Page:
The Vinegar Yard is a short walk from London Bridge Station, exit for the Shard and turn left,

Vinegar Yard,

72-82 St Thomas St, London SE1 3QU

https://www.vinegaryard.london/

Launch night is Thursday April 2nd,  6:30-10:00, free entry. 

Resonance FM tonight.

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Tonight on Resonance 104.4 FM at 10:30pm join me in an episode of ‘Art Then and Now’ titled ‘Nasty Women’. An interview with yours truly about my artistic process, the fallacy of the perfect mother, internalized misogyny, mental health and of course protesters and pussies.

It’s a little bit raw.

The radio website is: https://www.resonancefm.com/programmes and just click ‘Art Then and Now’ to live stream at 10:30. It will be available to stream anytime after January 20th.

@annagammansart and @resonancefm @cwstubbs23

The official blurb..

A discussion of art from the past and the present with Anna Gammans. This week: Nasty Women. Anna interviews artist Charlotte Westmoreland Stubbs about the female experience and the importance of making art that documents all facets of it. Plus there’s some ‘Art in the News’. To view any images discussed or to get in touch visit facebook.com/theartthenandnowshow. [Repeated Monday 2.30pm.]

CALM

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The Campaign Against Living Miserably (CALM) is leading a movement against male suicide, the single biggest killer of men under 45 in the UK. Join the campaign to take a stand against male suicide and get the tools you need for action.

CALM Homepage

Art Against Living Miserably: Get involved

Last year my lovely friend M took his own life.  I saw him a few weeks beforehand. He was looking well, revitalized from a recent trip to New York and getting ready to launch his new album. We discussed photographic ideas for the cover.

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M was not only a top notch humanitarian and all round super guy but also was a massive put money where your mouth is supporter of my art work.  He and a friend would pop round the studio, where our sessions would be more like the dirty grips of counselling than love fests, but always authentic and meaningful. Michael did loads of proper work for charity as well as working and being a regular gigging musician and poet.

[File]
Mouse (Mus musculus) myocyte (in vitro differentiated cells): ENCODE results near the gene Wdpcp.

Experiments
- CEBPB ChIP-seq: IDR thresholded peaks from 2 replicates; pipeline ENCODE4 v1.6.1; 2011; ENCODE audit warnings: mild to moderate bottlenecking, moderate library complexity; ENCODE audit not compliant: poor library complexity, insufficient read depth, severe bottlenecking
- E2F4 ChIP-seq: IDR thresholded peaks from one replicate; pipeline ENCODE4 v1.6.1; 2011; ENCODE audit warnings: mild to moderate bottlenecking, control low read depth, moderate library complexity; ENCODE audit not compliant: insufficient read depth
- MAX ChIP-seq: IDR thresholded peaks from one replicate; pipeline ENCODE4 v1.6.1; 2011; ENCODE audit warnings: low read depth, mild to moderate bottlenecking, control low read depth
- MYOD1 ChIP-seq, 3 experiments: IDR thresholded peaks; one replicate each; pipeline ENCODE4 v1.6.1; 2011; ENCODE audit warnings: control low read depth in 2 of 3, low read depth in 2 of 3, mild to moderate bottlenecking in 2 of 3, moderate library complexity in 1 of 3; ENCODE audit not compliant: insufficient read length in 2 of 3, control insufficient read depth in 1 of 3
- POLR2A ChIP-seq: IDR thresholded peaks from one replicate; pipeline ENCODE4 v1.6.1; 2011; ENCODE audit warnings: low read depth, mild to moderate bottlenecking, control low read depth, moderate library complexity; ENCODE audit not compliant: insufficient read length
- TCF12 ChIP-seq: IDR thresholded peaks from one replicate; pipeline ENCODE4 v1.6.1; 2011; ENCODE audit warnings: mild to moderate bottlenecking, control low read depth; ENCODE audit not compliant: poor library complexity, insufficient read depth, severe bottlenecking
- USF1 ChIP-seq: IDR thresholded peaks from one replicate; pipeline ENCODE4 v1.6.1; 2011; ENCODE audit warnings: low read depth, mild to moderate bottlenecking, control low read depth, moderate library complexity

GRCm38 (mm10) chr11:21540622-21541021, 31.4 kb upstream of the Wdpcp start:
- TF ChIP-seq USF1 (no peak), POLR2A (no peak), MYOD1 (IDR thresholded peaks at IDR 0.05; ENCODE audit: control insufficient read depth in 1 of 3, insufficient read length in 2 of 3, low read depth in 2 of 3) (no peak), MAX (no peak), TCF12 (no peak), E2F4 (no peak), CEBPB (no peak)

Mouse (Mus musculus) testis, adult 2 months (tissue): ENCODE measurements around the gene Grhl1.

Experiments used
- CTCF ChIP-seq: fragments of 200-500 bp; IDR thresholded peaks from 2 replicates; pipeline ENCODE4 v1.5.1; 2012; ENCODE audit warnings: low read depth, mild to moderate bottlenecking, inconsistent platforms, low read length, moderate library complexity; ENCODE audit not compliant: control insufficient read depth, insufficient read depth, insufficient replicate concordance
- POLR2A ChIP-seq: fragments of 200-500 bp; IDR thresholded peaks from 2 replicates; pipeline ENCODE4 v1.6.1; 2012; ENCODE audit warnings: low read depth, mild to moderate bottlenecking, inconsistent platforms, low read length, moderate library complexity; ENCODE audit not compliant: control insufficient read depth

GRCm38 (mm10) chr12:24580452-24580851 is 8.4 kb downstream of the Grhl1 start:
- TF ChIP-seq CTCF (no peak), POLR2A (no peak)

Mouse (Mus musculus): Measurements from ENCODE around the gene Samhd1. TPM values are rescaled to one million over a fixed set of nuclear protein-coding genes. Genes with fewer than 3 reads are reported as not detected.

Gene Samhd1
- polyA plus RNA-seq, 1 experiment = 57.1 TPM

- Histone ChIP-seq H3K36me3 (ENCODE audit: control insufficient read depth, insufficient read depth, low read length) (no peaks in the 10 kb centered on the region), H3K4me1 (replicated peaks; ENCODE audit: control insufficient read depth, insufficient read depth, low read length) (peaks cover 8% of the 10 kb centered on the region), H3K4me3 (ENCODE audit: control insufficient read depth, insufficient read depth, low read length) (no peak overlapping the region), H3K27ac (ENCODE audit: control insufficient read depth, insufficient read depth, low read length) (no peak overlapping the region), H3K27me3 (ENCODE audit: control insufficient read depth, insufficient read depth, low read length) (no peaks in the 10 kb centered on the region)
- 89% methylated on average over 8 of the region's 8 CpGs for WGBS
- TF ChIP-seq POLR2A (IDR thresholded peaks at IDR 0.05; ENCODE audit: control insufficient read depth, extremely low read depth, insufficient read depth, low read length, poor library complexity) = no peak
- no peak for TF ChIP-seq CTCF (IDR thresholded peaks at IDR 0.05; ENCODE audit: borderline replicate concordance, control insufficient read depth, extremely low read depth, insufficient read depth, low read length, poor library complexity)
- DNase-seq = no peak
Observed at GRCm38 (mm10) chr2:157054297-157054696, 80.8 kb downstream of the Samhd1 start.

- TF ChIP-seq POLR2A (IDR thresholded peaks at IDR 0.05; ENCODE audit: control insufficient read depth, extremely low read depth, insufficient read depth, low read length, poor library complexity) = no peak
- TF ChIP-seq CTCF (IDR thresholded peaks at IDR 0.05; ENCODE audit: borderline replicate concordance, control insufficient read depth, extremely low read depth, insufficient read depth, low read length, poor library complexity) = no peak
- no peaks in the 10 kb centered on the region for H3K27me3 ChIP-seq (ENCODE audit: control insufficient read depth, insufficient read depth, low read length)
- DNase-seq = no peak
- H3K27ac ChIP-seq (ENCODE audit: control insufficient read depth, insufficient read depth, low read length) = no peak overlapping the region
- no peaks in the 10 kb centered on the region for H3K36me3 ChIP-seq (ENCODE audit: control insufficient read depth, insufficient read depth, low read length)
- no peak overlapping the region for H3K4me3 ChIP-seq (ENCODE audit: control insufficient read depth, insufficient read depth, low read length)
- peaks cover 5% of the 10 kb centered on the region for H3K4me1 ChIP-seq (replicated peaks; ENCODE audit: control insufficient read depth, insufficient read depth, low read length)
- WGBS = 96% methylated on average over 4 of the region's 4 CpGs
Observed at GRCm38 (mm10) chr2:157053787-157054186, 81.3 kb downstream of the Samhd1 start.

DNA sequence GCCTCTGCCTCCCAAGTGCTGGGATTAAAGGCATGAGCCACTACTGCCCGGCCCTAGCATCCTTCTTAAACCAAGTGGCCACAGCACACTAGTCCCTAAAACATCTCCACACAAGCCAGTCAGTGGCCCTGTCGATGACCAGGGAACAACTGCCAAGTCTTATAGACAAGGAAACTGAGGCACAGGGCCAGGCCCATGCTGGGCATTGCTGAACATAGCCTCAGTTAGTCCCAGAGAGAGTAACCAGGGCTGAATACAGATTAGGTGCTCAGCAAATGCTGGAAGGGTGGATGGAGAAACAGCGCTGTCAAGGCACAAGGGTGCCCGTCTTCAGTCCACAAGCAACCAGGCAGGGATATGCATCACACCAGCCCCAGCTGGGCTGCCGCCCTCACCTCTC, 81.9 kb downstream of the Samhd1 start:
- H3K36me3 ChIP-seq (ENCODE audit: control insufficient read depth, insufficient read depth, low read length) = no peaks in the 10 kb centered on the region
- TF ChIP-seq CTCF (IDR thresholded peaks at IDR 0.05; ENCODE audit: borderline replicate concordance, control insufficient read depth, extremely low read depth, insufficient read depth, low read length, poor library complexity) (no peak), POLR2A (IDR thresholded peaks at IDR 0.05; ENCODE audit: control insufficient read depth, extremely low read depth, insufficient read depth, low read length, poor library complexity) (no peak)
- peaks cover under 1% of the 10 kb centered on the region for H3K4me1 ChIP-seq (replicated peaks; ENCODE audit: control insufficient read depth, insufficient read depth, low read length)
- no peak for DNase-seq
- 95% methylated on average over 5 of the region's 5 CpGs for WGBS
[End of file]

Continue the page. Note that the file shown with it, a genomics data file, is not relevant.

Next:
He often suggested that he and I collaborate on starting group sessions^drop ins for high functioning people with depression. It wasn’t something I had the time, energy or inclination to do. But now, one year one and  being in such a different place (no more high stress shit job, retraining to be a psychotherapist etc) it’s a different story, but hindsight’s a bitch isn’t it.  He was an active supporter of the charity CALM. M didn’t talk about his struggles with many folk.

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Maybe the stigma, maybe just wanting to keep whatever strings were holding it together as strong as possible, I don’t know. We’d been friends for several years, before he witnessed me during an explicitly bad crash and burn period and from there the honesty and compassion grew in our friendship. We suddenly both had a friendship bonded by all the shit we kept to ourselves.

But that was then.

He worked really fucking hard at maintaining positive mental health. When he died, I was in absolute devastating shock. But also, thought, if he who did all this therapy and mindfulness succumbed to it, what fucking chance do i have?

In 12 hours, the contract I was depending on financially ended, M took his life and the hat trick of some questionable behavior by my OH raised its head.

Cue 3 months of self medicating wine drinking. Which led me to my decision to take a year off everything and get my shit together. Because I was miserable.

Michael Painting

I painted this. I tore it up, taped it, plastered it back together and then painted it some more. I’m going to submit it to CALM for their art thing. It doesn’t quite meet their brief, but you don’t get if you don’t ask.

When I’m ready I am still going to recreate the neon ghosts photos for the album. It’s taken a year and I still think of him. His memorial is coming up in a few weeks.

Just need to kick at the darkness until it bleeds daylight.

Drone War Babies

Stubbs_DroneWarBabies

Three children; one in awe, one quizzical and one staring with penetrating gaze are surrounded by a swarm of camera drones. The painting depicts a climate of mounting fear and misinformation, of chem-trails, privacy violation and false truths normalised for the next generation.

A return to colour.
dwb v2
A flash of melted red wax baby faces came dripping fully formed to me in a dream. A combination of 1950’s post war chocolate advertising and the apocalypse.
Finally with my sober streak under my brush and the fear of creation in a clean slate challenged, I set to prove that I could create without the altered state.

Kiss My Art and the return of MOJO

Kiss My Art UK, created and invigilated by the lovely Marina and Carlotta is a full-on immersive art event. They curate 10 artists to compete in a live painting competition.